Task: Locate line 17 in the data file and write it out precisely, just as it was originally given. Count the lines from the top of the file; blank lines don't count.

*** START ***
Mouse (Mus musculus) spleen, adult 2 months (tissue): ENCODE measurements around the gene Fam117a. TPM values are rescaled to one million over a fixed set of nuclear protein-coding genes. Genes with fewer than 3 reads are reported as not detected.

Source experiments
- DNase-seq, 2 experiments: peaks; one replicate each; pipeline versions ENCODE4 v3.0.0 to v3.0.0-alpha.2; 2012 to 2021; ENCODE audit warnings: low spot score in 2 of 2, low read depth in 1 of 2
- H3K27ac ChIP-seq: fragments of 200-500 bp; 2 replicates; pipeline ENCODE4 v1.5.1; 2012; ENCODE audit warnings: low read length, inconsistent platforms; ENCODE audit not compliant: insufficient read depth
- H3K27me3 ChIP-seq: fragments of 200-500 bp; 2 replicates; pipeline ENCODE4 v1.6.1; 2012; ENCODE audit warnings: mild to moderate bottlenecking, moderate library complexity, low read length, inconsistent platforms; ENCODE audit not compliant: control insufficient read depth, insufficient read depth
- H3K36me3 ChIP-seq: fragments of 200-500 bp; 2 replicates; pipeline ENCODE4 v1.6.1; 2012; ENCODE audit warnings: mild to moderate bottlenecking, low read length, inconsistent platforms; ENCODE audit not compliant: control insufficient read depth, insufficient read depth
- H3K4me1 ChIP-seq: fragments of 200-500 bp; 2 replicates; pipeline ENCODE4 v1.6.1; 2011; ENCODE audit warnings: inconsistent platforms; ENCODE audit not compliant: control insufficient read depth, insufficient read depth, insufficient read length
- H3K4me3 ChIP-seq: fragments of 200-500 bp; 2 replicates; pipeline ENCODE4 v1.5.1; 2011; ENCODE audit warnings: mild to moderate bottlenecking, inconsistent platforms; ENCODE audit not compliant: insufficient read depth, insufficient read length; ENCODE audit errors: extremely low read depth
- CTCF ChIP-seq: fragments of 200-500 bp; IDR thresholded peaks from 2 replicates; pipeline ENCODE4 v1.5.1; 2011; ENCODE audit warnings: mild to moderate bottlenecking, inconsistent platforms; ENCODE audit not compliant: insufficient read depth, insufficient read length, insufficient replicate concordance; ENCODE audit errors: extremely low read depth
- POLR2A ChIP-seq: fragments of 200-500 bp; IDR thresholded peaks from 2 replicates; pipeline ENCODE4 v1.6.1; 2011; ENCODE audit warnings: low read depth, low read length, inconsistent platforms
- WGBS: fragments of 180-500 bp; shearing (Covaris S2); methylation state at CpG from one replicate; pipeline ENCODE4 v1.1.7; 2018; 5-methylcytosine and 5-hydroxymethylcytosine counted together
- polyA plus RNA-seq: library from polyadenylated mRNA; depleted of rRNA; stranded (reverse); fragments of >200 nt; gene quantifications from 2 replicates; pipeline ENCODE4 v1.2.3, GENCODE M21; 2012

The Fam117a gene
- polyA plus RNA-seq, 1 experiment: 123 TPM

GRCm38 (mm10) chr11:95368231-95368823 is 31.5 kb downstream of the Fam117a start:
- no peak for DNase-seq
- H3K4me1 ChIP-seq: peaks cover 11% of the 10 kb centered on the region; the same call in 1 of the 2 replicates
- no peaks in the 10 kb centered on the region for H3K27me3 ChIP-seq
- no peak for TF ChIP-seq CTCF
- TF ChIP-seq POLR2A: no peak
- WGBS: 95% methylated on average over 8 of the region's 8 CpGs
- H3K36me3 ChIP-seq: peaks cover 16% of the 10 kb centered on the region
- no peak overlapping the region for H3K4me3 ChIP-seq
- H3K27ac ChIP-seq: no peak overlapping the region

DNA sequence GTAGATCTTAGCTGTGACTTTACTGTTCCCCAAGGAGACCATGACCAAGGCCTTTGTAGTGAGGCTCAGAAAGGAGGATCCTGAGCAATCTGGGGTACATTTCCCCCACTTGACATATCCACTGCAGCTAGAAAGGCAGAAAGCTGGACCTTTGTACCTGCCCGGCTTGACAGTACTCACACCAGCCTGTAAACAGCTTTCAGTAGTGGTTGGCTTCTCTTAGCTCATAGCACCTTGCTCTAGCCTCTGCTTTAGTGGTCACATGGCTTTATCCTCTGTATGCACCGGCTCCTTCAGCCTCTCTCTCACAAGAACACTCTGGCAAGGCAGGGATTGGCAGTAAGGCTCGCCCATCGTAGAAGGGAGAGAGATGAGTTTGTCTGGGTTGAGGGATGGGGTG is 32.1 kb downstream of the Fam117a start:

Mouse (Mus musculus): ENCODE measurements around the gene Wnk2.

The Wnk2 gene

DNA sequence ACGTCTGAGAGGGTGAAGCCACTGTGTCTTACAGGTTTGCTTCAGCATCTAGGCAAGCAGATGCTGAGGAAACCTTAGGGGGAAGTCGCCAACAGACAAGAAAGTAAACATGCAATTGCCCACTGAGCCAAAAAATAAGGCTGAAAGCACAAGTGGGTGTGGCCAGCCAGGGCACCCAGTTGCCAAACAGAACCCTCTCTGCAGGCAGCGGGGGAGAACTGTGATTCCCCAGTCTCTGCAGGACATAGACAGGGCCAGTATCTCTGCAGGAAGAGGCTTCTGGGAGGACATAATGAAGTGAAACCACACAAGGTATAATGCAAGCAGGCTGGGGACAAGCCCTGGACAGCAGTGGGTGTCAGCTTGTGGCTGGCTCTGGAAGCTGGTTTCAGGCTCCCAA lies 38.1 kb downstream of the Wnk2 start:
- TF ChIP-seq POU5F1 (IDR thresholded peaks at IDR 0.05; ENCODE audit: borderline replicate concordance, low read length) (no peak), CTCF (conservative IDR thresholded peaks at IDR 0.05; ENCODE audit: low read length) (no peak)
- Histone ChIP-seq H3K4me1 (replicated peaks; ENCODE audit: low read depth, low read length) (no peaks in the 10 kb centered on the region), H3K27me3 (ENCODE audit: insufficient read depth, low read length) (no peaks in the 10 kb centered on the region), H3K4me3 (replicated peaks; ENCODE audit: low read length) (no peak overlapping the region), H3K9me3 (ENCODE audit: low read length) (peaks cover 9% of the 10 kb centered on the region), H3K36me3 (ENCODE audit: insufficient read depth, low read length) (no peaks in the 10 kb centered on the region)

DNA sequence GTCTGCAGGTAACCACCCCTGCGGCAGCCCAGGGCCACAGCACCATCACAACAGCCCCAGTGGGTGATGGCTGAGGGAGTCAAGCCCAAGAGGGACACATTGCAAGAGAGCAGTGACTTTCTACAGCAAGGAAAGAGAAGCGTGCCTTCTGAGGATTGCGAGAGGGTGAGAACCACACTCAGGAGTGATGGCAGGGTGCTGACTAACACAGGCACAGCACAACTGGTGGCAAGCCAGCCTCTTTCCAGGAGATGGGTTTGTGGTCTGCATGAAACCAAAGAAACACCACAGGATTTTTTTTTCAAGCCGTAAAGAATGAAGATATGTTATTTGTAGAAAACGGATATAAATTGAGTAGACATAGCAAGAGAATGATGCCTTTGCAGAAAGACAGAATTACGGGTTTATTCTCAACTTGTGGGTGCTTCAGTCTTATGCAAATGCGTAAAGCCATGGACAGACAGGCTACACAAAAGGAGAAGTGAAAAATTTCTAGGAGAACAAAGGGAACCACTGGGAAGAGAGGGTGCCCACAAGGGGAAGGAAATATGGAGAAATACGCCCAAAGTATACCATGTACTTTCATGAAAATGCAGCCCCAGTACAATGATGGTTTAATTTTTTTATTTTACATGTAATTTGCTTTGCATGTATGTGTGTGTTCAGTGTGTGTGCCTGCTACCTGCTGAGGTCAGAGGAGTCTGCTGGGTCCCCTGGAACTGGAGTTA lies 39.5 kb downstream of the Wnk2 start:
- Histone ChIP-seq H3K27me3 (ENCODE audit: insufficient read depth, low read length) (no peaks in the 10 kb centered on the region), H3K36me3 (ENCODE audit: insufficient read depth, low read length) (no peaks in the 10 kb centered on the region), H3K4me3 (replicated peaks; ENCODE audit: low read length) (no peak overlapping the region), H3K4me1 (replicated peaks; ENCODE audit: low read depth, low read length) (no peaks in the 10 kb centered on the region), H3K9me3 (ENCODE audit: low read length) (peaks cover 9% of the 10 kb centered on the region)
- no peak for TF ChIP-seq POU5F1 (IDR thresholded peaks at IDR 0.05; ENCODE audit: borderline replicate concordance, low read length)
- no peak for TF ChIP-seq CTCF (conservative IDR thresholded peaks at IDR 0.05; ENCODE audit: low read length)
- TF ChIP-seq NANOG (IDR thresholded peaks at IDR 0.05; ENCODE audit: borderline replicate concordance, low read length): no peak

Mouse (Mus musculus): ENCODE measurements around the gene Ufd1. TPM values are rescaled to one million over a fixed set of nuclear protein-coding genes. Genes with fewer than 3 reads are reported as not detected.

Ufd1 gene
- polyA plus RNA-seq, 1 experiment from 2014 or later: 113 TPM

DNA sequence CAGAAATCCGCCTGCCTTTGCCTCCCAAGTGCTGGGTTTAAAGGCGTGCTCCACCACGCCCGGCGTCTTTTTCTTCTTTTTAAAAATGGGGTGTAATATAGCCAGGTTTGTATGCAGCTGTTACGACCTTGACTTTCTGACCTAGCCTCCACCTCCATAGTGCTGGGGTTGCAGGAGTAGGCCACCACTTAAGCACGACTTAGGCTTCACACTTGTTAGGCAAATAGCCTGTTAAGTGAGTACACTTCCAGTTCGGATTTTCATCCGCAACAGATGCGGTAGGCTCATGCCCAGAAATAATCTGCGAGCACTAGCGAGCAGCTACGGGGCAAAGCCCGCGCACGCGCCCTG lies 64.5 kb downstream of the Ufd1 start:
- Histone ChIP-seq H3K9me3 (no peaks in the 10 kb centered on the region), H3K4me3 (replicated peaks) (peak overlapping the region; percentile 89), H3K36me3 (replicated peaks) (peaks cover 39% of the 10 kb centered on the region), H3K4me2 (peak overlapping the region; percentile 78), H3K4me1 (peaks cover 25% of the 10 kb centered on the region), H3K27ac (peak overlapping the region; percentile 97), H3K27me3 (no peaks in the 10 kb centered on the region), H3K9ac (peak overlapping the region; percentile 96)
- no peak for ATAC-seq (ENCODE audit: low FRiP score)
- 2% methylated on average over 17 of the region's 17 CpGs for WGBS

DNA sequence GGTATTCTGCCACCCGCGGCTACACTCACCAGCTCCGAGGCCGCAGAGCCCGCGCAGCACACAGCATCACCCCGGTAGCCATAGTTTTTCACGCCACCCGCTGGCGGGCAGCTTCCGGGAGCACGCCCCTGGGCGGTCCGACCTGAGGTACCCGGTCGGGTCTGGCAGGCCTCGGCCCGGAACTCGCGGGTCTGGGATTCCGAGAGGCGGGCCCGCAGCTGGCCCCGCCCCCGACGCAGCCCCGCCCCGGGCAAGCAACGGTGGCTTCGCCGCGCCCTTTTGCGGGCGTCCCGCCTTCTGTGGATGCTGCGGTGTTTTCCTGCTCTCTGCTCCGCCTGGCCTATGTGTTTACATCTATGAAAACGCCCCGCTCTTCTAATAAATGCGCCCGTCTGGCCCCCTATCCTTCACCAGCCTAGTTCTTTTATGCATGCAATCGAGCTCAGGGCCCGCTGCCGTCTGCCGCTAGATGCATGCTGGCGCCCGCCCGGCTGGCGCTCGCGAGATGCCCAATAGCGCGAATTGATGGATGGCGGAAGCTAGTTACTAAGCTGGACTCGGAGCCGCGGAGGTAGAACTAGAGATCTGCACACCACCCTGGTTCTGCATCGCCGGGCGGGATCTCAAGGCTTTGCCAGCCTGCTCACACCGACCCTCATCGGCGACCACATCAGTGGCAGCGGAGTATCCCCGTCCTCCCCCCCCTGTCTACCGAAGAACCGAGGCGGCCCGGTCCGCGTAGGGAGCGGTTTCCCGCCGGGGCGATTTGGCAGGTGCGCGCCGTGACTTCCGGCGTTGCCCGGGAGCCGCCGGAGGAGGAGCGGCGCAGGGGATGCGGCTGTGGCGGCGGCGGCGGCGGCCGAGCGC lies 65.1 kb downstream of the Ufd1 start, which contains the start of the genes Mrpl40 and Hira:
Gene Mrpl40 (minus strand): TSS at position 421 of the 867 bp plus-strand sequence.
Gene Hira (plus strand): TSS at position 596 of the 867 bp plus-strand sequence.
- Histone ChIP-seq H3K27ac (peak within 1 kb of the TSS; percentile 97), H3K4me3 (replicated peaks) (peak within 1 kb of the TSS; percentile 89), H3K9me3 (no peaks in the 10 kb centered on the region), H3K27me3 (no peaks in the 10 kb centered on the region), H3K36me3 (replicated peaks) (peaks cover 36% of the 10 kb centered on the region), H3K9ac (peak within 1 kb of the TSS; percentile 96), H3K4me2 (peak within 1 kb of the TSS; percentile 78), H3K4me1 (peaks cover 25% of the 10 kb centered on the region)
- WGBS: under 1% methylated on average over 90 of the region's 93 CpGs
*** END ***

- H3K4me1 ChIP-seq: peaks cover 11% of the 10 kb centered on the region; the same call in 1 of the 2 replicates